Alon Amit

(image would be the basis isomorphism)


other bases:


Here’s a physically intuitive reason that rotations ↺

Matrix Transform

(which seem circular) are in fact linear maps.

If you have two independent wheels that can only roll straight forward and straight back, it is possible to turn the luggage. By doing both linear maps at once (which is what a matrix
\begin{pmatrix} a \rightsquigarrow a  & | &  a \rightsquigarrow b  & | &  a \rightsquigarrow c \\ \hline b \rightsquigarrow a  & | &  b \rightsquigarrow b  & | &  b \rightsquigarrow c \\ \hline c \rightsquigarrow a  & | &  b \rightsquigarrow c  & | &  c \rightsquigarrow c   \end{pmatrix}
or Lie action does) and opposite each other, two straights ↓↑ make a twist ↺.

Or if you could get a car | luggage | segway with split (= independent = disconnected) axles

to roll the right wheel(s) independently and opposite to the left wheel(s)

, then you would spin around in place.

Once you’re comfortable with 2-arrays and 2-matrices, you can move up a dimension or two, to 4-arrays or 4-tensors.

You can move up to a 3-array / 3-tensor just by imagining a matrix which “extends back into the blackboard”. Like a 5 × 5 matrix. With another 5 × 5 matrix behind it. And another 5 × 5 matrix behind that with 25 more entries. Etc.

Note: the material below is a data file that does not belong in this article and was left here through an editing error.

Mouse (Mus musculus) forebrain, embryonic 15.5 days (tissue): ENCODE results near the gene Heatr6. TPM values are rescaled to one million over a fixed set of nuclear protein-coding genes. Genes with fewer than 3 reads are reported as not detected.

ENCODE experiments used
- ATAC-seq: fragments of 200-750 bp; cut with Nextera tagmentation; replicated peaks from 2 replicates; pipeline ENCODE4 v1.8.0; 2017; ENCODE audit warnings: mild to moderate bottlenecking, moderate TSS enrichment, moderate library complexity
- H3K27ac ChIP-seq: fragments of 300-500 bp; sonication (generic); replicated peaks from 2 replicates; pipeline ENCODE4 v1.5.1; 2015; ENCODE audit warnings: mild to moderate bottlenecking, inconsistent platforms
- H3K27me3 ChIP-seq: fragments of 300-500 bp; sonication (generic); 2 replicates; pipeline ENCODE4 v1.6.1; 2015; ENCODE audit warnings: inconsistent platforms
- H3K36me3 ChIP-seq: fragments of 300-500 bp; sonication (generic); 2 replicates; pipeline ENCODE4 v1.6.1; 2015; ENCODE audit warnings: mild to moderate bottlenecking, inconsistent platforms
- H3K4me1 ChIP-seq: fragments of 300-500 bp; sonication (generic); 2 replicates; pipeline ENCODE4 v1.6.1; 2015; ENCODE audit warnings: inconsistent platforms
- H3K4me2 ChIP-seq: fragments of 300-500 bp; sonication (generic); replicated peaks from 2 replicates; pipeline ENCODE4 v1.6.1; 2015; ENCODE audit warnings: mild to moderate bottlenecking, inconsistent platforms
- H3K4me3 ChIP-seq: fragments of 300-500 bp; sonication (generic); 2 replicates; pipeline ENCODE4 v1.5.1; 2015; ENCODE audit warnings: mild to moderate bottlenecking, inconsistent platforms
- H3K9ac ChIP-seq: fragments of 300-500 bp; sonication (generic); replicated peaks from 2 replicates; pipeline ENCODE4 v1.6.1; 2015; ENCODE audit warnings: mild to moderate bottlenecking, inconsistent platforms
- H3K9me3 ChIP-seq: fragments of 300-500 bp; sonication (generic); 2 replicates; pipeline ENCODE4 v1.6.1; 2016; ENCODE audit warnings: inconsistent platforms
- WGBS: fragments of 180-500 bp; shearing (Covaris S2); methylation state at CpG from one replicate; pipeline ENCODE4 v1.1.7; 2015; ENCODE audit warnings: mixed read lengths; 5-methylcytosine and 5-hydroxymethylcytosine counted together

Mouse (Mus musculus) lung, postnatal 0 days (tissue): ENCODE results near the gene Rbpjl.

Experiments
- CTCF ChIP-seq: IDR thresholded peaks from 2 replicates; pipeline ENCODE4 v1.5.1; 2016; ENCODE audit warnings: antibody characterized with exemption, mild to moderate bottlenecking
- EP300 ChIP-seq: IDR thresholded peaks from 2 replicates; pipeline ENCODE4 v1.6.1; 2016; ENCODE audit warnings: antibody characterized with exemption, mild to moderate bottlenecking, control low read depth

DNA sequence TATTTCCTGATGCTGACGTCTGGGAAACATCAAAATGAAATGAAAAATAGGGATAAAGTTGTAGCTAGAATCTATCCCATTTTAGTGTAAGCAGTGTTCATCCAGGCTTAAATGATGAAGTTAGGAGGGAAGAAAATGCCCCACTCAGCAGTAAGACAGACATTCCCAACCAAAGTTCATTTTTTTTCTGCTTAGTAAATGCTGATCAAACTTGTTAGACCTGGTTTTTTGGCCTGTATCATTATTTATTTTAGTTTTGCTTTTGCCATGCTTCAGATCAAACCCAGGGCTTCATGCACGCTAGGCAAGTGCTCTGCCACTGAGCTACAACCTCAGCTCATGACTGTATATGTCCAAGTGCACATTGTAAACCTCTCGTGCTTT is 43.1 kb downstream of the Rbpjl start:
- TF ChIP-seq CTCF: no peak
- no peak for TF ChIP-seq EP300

The other way is to imagine “Tables of tables of tables of tables … of tables of tables of tables.” This imagination technique is infinitely extensible.

\begin{bmatrix}  \begin{bmatrix} \begin{bmatrix} a & b \\ c & d \end{bmatrix} & \begin{bmatrix} e & f \\ g & h \end{bmatrix} \\ \\ \begin{bmatrix} j & k \\ l & m \end{bmatrix} & \begin{bmatrix} n & o \\ p & q \end{bmatrix} \end{bmatrix} & \begin{bmatrix} \begin{bmatrix} r & s \\ t & u \end{bmatrix} & \begin{bmatrix} v & w \\ x & y \end{bmatrix} \\ \\ \begin{bmatrix} z & a' \\ b' & c' \end{bmatrix} & \begin{bmatrix} d' & e' \\ f' & g' \end{bmatrix} \end{bmatrix} \\ \\ \begin{bmatrix} \begin{bmatrix} h' & j' \\ k' & l' \end{bmatrix} & \begin{bmatrix} m' & n' \\ o' & p' \end{bmatrix} \\ \\ \begin{bmatrix} q' & r' \\ s' & t' \end{bmatrix} & \begin{bmatrix} u' & v' \\ w' & x' \end{bmatrix} \end{bmatrix} & \begin{bmatrix} \begin{bmatrix} y' & z' \\ a'' & b'' \end{bmatrix} & \begin{bmatrix} c'' & d'' \\ e'' & f'' \end{bmatrix} \\ \\ \begin{bmatrix} g'' & h'' \\ j'' & k'' \end{bmatrix} & \begin{bmatrix} l'' & m'' \\ n'' & o'' \end{bmatrix} \end{bmatrix} \end{bmatrix}